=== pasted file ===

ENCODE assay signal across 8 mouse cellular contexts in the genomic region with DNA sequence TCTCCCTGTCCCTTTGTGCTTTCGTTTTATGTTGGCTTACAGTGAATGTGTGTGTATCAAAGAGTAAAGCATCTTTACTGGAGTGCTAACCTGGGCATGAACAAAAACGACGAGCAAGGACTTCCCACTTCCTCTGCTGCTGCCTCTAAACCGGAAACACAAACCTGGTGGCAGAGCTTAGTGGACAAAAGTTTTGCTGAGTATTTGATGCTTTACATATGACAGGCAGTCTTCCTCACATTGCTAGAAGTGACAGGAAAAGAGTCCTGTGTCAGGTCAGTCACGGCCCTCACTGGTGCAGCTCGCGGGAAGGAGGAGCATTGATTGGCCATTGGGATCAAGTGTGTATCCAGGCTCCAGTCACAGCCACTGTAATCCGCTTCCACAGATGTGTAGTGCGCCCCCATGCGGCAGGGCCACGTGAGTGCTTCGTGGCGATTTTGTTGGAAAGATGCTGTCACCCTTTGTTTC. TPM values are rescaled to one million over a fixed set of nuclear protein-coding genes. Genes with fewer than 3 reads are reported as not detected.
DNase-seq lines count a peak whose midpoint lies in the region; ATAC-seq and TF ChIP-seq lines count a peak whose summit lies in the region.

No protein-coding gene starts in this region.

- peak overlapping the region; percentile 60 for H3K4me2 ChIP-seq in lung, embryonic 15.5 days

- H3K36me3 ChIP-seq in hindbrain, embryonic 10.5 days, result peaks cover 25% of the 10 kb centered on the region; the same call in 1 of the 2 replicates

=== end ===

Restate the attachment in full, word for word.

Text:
ENCODE assay signal across 8 mouse cellular contexts in the genomic region with DNA sequence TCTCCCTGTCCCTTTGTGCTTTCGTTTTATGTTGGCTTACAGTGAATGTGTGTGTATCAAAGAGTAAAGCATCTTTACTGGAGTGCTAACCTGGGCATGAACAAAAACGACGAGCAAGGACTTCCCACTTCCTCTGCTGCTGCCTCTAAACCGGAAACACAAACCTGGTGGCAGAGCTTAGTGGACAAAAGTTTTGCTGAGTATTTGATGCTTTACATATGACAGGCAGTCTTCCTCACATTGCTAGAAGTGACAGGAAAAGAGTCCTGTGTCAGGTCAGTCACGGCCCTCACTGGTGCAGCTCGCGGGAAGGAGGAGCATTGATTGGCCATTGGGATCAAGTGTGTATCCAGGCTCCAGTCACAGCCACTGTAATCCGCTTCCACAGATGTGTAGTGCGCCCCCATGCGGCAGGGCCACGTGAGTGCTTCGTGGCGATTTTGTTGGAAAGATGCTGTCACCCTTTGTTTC. TPM values are rescaled to one million over a fixed set of nuclear protein-coding genes. Genes with fewer than 3 reads are reported as not detected.
DNase-seq lines count a peak whose midpoint lies in the region; ATAC-seq and TF ChIP-seq lines count a peak whose summit lies in the region.

No protein-coding gene starts in this region.

- peak overlapping the region; percentile 60 for H3K4me2 ChIP-seq in lung, embryonic 15.5 days

- H3K36me3 ChIP-seq in hindbrain, embryonic 10.5 days, result peaks cover 25% of the 10 kb centered on the region; the same call in 1 of the 2 replicates